Iowa proves state programs drive local biodiesel availability

With grant funding from the Iowa Renewable Fuels Infrastructure Board, 158 biodiesel retail pumps and 48 terminal locations have opened in Iowa since 2006
By Ron Kotrba | July 17, 2013

The Iowa Biodiesel Board put out a press release today on growth in the state’s biodiesel distribution infrastructure thanks in large part to grants available through the Iowa Renewable Fuels Infrastructure Board, on which the IBB holds a seat.

Since 2006, 158 new biodiesel retail pumps and 48 terminal locations have opened around the state, giving all Iowans greater access to the renewable fuel, the IBB said.

“Iowa produces the most biodiesel of any state, yet surveys show 47 percent of diesel vehicle owners here do not know where to find it,” said Randy Olson, executive director of the IBB. “This additional infrastructure helps biodiesel continue to become fully integrated into Iowa’s fuel supply.”

The IRFIP assists retail operators of motor fuel dispensing sites or fueling stations in the conversion of their equipment to allow for the expanded use of renewable fuels in Iowa. The 27 biodiesel projects in Fiscal Year 2013, which just ended, received funding totaling about $1.2 million.  

Some examples of funded projects include Sapp Bros. Travel Center in Council Bluffs, STAR Energy (a division of Growmark) in Fort Dodge, and a Kum-and-Go in Ankeny, the hometown of IBB and the Iowa Soybean Association.  Diamond Oil Co. used a $100,000 grant to open a heated terminal facility in Des Moines, which helps streamline the distribution process by offering preblended biodiesel to smaller distributors year-round.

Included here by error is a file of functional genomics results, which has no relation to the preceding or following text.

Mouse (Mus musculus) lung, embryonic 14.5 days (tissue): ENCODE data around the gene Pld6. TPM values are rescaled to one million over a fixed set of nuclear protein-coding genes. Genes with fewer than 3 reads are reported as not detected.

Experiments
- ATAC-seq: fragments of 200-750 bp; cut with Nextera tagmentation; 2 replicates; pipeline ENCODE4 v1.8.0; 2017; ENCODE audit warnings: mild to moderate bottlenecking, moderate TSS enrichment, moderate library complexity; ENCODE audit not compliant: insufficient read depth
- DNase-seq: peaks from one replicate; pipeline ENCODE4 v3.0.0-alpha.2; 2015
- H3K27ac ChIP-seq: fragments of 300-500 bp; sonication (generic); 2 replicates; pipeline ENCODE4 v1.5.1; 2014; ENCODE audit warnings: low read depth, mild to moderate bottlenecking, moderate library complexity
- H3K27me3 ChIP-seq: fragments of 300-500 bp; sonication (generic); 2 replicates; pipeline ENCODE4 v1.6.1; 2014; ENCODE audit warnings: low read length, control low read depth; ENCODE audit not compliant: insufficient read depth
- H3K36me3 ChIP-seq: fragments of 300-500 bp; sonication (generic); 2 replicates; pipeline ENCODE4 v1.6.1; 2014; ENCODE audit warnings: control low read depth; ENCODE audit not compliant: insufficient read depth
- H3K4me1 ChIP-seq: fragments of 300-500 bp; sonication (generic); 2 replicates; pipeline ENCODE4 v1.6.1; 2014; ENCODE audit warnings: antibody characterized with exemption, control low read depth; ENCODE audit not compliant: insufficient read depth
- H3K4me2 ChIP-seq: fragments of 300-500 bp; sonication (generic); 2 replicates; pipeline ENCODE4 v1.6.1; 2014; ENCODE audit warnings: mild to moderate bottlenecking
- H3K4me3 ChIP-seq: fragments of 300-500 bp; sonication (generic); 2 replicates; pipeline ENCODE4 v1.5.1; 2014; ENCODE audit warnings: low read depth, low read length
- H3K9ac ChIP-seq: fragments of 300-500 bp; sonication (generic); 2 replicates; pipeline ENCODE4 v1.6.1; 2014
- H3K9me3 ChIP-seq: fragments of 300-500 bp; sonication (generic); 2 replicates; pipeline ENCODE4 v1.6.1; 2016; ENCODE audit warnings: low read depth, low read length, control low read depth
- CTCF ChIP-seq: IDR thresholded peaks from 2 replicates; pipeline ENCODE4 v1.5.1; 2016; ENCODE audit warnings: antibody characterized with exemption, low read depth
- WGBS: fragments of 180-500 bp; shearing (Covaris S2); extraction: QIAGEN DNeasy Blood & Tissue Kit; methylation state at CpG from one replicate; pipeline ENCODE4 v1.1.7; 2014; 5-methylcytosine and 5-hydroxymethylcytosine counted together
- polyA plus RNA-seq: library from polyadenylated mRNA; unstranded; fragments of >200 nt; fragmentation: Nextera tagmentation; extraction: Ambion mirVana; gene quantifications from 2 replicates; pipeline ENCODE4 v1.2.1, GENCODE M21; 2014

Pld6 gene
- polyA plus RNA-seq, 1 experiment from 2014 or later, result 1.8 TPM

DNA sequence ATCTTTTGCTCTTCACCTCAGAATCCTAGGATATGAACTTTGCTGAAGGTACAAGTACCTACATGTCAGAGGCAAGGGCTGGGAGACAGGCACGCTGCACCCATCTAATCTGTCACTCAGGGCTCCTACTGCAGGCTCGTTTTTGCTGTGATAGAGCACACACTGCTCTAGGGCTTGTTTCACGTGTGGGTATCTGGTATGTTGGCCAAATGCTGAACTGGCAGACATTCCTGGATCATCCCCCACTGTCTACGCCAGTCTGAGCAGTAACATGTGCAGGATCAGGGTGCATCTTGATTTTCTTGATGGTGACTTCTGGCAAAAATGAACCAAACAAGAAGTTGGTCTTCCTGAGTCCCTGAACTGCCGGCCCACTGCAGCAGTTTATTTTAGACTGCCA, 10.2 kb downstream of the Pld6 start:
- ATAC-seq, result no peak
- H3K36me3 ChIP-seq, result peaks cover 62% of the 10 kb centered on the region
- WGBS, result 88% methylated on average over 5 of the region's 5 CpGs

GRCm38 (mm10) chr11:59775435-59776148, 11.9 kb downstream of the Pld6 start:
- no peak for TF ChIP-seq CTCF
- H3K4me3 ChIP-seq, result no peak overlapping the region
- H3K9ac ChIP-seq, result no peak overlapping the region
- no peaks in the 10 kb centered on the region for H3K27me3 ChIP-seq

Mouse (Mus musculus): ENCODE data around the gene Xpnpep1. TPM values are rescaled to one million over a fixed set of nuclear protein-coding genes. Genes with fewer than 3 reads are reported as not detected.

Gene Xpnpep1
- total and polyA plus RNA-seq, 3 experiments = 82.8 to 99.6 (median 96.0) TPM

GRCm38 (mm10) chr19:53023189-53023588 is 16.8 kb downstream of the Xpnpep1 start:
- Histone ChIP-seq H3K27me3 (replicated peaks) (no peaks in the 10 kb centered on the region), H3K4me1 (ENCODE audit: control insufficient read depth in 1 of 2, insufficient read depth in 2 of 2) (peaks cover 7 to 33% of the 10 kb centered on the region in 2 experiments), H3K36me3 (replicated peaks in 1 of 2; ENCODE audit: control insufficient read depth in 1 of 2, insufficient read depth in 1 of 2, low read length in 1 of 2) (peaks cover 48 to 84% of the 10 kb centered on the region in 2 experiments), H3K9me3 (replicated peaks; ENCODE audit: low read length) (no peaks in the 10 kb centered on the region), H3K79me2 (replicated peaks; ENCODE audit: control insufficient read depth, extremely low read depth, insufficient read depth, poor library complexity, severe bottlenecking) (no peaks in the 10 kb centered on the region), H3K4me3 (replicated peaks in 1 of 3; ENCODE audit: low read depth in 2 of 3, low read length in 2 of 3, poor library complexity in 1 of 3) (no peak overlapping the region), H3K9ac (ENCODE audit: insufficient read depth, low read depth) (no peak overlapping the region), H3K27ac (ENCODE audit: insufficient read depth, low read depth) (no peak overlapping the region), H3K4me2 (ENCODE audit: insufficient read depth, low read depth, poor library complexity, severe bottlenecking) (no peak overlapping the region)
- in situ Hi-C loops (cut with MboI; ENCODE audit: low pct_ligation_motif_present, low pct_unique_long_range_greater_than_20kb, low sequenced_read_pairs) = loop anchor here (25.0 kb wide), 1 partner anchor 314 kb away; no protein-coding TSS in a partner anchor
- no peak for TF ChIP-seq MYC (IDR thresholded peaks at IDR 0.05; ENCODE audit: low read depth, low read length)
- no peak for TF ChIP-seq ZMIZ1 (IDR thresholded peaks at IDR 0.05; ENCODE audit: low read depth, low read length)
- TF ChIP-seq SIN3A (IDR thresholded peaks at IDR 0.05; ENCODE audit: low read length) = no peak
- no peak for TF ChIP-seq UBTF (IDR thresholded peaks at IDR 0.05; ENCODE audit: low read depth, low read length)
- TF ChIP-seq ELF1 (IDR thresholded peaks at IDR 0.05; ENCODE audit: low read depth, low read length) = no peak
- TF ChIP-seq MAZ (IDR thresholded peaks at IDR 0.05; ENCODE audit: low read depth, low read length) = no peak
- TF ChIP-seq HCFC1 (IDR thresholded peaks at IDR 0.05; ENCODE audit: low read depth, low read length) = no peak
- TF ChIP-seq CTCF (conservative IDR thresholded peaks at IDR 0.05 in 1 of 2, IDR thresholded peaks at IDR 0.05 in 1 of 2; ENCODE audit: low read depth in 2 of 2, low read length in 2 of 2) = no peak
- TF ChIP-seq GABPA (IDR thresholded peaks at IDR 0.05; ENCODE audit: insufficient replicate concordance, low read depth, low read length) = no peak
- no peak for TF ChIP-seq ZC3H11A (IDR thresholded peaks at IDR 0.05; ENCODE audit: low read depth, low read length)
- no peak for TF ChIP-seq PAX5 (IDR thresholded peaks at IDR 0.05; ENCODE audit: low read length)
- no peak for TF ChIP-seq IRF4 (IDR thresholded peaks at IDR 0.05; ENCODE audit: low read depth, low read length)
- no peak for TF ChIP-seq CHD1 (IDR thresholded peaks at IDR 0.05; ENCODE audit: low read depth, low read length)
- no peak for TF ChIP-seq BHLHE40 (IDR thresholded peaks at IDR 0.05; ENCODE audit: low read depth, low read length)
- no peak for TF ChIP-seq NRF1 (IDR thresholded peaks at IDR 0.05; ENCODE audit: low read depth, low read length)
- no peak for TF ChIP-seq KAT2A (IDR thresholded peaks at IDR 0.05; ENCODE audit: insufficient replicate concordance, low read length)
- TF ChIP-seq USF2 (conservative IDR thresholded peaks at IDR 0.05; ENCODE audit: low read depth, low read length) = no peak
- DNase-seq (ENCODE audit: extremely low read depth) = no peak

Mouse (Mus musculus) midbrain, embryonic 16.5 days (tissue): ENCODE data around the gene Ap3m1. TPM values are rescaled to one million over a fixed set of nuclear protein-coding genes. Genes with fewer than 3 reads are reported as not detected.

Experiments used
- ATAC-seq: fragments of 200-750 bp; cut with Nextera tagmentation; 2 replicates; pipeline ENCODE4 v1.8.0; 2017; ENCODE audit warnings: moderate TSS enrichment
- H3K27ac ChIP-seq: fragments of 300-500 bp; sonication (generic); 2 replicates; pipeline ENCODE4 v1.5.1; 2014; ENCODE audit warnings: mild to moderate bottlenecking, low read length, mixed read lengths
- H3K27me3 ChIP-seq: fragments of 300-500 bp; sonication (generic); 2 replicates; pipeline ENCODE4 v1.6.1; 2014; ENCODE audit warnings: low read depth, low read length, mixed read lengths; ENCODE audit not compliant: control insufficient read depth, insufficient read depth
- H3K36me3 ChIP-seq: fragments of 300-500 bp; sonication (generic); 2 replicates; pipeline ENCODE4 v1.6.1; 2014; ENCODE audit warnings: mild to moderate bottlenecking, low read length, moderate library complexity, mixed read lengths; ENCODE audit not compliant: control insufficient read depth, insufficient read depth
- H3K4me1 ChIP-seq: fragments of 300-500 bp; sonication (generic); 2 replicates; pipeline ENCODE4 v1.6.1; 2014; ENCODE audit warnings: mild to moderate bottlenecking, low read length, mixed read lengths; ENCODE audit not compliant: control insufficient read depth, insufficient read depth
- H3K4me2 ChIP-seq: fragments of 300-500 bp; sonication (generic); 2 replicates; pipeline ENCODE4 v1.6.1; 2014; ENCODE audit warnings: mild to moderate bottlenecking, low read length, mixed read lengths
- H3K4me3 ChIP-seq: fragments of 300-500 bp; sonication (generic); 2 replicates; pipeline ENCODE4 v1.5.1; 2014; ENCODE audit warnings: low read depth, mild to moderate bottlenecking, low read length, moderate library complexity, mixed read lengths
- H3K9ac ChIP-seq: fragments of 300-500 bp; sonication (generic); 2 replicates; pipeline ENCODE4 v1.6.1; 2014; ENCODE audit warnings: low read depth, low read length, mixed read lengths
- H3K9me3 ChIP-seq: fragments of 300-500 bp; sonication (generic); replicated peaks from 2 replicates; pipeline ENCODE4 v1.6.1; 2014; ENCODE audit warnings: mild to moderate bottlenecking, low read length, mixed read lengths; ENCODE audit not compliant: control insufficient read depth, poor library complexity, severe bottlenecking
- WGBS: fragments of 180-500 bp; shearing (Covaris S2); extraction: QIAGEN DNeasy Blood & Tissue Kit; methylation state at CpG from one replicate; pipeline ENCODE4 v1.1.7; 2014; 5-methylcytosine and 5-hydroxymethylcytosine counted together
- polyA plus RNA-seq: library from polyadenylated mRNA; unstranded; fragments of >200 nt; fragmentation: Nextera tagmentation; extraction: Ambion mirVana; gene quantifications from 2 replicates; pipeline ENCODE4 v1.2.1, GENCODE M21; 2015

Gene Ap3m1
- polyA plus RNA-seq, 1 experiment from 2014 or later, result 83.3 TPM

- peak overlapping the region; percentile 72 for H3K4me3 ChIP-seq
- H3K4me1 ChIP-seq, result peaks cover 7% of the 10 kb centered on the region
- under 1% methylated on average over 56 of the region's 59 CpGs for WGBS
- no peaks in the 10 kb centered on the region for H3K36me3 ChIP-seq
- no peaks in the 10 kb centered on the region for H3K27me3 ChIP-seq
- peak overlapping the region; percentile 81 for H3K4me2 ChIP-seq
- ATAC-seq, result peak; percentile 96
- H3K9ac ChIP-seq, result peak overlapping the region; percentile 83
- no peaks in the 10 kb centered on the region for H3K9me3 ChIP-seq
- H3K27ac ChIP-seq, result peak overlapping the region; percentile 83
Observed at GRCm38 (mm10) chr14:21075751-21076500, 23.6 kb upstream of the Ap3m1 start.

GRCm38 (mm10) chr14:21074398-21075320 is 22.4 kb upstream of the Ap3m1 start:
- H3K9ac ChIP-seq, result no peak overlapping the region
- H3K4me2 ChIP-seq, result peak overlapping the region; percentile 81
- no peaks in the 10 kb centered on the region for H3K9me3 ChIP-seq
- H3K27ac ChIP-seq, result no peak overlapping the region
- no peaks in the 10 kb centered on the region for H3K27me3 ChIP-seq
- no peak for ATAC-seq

“This program is good for Iowa because it empowers more consumers to use their own state’s products rather than importing our energy,” said Harold J. Hommes, program administrator with the Iowa Department of Agriculture & Land Stewardship. “We don’t have refineries or fossil fuels here, so money leaves the state to pay for those energy products. But if we produce those in a renewable manner here, we’re helping Iowa farmers and fuel producers, and then those dollars are multiplied throughout Iowa.”

The grants require matching funds. Petroleum distributors must commit to providing biodiesel blends for a set number of years—usually five. Agricultural cooperatives are also eligible for the grants. This increases on-farm availability, a priority of IBB.    

Since the program began in 2006, IRFIB has funded 206 biodiesel pump and terminal projects, with additional funding for E85 ethanol stations.

To see a list of projects, visit the Iowa Biodiesel Board website.